I’m grateful to all the constituents who have written to me since the vote to approve in principle military action in Syria, in which I voted against.
An overwhelming majority of correspondents have approved of that decision, just as they have also condemned the use of chemical weapons. We all want action to end the violence and outrageous suffering in Syria.
General Lord Dannatt, a previous head of the British Army, described the vote as ‘victory for common sense’ and said, “I’m absolutely convinced the use of explosive ordinance into Damascus at the present moment will make the situation in that very difficult Syrian civil war worse.” He has written for the Telegraph, ‘There’s no military solution – yet’.
General Lord Dannatt is not alone amongst people who know something about war. In the course of the day, I headed up to the House of Lords in time to hear Lord Boyce’s scepticism, just before Lord Tebbit declared,
My Lords, I think we can be confident that we would all agree that the Government have got one thing absolutely right today: they put down a Motion on which there could not be a vote in this House. I think that was a very wise move.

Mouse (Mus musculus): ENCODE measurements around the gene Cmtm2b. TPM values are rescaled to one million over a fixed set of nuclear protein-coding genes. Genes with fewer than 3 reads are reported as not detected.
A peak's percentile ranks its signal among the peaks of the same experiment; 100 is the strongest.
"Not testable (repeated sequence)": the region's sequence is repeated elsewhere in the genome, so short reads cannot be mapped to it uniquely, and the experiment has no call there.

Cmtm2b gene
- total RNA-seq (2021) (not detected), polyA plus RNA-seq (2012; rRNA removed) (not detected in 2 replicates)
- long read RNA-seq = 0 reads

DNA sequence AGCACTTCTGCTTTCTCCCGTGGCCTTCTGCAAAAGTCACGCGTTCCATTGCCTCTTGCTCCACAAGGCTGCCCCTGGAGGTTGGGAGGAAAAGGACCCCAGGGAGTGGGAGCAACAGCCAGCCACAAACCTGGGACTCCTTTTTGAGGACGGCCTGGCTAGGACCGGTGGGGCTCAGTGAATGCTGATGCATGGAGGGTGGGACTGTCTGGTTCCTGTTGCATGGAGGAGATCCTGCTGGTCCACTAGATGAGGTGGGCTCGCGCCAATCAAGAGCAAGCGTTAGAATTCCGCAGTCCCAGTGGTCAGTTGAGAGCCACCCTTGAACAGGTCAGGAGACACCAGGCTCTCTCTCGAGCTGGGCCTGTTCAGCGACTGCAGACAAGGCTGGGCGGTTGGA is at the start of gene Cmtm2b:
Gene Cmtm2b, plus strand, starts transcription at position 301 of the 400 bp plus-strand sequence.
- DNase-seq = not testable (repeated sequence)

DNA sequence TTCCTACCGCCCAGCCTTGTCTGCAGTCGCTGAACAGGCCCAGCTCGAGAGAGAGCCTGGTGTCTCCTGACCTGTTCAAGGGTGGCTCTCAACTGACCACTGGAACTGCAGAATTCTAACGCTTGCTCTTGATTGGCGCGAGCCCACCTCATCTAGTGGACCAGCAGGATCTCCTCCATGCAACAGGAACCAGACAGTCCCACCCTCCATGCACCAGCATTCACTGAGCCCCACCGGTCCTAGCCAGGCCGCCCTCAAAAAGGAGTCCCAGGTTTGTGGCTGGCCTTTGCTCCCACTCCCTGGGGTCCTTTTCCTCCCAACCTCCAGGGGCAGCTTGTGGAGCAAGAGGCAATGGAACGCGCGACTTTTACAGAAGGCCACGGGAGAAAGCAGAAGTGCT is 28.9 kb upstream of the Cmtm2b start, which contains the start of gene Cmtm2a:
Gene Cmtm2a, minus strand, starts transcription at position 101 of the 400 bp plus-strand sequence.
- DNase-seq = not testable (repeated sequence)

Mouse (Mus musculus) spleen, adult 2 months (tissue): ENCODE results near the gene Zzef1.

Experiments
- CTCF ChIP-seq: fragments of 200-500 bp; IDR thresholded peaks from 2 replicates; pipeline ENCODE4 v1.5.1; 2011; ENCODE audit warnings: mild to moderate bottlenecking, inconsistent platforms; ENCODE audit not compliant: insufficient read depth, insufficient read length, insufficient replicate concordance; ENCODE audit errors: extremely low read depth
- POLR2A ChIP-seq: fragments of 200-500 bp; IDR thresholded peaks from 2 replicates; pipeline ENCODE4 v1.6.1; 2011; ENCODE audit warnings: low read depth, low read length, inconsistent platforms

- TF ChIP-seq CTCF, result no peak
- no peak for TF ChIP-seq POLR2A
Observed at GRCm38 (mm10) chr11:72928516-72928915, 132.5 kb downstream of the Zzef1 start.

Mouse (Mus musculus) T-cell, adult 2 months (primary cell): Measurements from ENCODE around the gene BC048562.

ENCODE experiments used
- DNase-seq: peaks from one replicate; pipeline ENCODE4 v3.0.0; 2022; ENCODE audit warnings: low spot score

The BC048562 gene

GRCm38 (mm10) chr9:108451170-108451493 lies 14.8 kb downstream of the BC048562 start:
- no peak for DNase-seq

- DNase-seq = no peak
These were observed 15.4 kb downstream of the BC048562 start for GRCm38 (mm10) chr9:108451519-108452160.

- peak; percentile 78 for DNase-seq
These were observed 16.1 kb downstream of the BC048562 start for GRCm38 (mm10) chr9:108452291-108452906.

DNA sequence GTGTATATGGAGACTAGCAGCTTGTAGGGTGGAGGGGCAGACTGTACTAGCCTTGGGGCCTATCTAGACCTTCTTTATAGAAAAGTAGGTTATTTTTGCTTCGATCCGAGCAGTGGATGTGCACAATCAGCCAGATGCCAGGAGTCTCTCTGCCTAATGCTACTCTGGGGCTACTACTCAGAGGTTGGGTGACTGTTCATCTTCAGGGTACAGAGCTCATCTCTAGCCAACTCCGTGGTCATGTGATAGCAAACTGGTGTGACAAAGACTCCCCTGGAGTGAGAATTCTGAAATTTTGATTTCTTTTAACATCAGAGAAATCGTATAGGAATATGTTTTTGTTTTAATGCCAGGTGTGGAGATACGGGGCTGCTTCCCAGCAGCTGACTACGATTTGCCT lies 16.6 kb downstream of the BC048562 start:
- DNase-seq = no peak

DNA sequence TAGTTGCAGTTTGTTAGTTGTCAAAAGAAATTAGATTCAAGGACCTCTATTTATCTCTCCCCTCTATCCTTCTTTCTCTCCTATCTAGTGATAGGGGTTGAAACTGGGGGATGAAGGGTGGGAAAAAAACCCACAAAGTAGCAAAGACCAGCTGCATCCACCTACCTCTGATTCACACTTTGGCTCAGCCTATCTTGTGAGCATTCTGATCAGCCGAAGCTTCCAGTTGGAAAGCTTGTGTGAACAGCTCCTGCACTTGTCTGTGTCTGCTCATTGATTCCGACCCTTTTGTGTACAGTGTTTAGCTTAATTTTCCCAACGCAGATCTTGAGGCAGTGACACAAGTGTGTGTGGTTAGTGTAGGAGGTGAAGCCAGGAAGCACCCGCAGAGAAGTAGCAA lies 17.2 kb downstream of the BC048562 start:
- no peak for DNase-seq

It seems likely the Government would have lost a vote in the Lords too.
Finally, this morning’s BBC Today programme is running with the story that the United States plans much wider action than previously realised. For reasons I have given before, I am not surprised. There is talk of increasing support for particular rebel groups and again I am not surprised. The foreign policy establishment will want to engineer particular outcomes. Given nationalism is one of the crucial problems, fueling it with Western military action seems to me likely to reinforce cycles of violence and revolution. Arab leadership is essential.
A lasting end to this carnage will require a ceasefire and a negotiated settlement. Diplomacy and humanitarian aid, especially to refugees, must continue and be reinforced.